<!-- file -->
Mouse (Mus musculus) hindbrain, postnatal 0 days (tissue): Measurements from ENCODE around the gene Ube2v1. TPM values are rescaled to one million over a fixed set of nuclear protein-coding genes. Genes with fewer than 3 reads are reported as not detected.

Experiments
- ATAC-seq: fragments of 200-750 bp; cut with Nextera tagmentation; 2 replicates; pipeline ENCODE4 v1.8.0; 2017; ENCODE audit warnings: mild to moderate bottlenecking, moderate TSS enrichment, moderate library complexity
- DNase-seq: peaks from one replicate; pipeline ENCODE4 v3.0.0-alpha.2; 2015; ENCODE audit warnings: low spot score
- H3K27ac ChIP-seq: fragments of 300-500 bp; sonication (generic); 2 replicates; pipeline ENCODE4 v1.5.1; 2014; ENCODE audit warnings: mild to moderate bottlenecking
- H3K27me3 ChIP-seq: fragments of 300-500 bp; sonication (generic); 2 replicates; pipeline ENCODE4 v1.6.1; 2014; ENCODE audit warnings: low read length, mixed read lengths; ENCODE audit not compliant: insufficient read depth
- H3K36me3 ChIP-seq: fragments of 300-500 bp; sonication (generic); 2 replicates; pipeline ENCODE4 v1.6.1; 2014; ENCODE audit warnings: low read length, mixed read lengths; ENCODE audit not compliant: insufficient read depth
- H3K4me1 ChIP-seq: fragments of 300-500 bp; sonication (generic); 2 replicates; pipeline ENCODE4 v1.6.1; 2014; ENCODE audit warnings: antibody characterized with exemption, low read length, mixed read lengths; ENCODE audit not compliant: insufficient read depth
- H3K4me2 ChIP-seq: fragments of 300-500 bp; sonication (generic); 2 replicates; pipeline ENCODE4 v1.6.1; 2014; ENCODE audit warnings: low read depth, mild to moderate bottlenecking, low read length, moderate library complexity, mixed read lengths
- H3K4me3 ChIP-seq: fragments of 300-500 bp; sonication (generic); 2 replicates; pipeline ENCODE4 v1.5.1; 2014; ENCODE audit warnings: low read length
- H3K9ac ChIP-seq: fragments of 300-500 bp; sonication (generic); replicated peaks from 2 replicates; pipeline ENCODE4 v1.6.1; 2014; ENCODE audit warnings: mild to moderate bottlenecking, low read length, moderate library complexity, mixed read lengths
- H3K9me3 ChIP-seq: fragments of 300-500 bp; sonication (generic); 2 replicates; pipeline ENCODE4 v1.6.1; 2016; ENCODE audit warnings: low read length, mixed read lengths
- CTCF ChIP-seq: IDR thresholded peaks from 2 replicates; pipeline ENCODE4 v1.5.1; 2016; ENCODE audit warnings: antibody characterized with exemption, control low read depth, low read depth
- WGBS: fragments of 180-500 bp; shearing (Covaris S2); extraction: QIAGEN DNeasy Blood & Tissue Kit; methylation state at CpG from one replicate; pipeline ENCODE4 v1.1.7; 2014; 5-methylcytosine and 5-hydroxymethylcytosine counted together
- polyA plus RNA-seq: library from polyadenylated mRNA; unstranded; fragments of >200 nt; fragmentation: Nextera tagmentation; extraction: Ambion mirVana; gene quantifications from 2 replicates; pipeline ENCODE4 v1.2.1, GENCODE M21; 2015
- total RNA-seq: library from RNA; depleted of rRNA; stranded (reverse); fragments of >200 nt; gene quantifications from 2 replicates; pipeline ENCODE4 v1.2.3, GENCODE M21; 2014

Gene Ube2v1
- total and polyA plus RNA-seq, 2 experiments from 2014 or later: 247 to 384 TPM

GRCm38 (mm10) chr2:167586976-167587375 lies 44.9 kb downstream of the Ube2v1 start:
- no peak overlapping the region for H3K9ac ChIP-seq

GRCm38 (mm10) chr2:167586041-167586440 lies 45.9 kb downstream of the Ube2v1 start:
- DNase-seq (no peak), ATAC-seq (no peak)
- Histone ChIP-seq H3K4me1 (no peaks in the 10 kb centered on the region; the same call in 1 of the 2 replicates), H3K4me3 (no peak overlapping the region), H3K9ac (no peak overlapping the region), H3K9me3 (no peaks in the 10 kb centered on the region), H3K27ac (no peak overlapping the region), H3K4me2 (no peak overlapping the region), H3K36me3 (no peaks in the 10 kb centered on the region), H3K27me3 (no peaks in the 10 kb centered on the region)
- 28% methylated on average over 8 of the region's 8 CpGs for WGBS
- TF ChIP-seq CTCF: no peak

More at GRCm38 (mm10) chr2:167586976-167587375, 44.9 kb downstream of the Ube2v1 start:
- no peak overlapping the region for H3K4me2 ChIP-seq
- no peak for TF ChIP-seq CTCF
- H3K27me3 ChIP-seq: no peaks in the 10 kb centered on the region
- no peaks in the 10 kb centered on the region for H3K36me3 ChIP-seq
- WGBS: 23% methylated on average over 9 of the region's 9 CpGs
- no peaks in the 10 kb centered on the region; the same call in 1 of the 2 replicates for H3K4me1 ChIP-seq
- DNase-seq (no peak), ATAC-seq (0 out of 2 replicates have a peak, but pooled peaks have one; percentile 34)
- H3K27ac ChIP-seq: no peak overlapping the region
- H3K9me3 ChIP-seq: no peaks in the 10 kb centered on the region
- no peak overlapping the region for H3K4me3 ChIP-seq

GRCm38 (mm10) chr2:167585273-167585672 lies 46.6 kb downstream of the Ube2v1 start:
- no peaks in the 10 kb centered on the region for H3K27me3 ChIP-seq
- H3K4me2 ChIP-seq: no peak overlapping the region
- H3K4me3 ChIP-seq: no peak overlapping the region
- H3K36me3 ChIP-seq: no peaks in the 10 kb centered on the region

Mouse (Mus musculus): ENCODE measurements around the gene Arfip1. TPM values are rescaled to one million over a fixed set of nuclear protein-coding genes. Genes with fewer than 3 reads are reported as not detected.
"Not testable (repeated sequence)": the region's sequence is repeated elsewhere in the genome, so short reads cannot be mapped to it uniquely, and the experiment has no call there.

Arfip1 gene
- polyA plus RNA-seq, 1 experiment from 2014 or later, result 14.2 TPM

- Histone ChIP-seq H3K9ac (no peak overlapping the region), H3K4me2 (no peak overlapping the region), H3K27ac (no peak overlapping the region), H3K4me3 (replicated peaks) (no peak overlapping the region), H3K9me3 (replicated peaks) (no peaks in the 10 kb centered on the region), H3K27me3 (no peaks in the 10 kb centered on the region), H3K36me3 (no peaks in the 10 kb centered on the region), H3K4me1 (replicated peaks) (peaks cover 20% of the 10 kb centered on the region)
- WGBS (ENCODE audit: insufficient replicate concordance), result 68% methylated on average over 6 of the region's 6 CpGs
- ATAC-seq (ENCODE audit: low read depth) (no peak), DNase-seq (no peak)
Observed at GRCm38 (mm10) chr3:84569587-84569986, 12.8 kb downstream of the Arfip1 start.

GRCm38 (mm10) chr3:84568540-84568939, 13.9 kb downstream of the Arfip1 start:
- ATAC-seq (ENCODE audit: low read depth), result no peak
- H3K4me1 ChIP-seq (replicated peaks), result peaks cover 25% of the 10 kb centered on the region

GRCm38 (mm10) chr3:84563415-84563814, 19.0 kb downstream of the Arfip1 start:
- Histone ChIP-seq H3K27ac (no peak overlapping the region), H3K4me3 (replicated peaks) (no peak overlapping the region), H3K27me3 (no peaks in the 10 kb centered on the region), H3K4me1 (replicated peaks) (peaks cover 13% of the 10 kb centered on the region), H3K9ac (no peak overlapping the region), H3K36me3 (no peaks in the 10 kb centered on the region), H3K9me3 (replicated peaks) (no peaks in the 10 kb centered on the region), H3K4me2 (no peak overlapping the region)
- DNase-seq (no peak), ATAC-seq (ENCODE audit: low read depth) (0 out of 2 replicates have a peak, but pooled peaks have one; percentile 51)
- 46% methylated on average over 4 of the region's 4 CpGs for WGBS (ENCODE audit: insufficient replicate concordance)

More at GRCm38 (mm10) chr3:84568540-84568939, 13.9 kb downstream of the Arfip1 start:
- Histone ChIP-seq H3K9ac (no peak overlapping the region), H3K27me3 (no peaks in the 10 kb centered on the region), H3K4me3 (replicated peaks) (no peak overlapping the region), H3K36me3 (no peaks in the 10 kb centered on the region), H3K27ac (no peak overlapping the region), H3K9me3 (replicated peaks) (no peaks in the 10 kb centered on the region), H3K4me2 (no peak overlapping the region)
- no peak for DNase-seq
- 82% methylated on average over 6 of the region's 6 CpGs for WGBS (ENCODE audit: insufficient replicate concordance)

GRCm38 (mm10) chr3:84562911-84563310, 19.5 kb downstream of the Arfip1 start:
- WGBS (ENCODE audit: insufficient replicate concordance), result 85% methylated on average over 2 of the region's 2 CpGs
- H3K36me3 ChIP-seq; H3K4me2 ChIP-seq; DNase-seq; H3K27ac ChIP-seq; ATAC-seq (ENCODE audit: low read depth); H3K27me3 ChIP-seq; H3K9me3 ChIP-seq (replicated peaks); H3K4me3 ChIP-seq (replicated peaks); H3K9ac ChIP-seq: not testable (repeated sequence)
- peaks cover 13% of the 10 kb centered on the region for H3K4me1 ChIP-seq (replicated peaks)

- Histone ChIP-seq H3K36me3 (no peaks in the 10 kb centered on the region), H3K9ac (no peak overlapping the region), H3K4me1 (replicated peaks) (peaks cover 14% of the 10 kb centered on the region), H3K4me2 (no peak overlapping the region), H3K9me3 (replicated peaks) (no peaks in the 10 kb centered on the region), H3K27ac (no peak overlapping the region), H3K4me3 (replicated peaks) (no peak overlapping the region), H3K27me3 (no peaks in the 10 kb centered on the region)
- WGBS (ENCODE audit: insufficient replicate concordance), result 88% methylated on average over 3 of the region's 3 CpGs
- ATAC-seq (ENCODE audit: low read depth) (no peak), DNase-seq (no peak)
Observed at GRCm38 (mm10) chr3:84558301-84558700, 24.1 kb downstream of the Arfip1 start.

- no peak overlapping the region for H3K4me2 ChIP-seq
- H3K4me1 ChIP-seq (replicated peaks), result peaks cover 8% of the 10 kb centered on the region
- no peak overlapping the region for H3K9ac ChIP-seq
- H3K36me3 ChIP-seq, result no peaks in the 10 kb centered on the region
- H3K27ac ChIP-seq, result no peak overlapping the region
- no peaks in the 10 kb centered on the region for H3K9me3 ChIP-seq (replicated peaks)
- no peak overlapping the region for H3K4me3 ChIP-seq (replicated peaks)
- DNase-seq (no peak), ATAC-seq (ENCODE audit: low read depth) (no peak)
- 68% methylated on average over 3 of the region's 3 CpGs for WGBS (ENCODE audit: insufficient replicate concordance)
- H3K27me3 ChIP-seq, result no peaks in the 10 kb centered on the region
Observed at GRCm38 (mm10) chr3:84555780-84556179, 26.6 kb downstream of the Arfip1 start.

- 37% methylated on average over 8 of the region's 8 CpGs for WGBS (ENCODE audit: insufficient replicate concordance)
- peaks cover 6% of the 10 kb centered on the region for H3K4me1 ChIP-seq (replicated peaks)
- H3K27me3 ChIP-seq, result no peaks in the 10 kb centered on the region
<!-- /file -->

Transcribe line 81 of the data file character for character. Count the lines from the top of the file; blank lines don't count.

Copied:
- peaks cover 6% of the 10 kb centered on the region for H3K4me1 ChIP-seq (replicated peaks)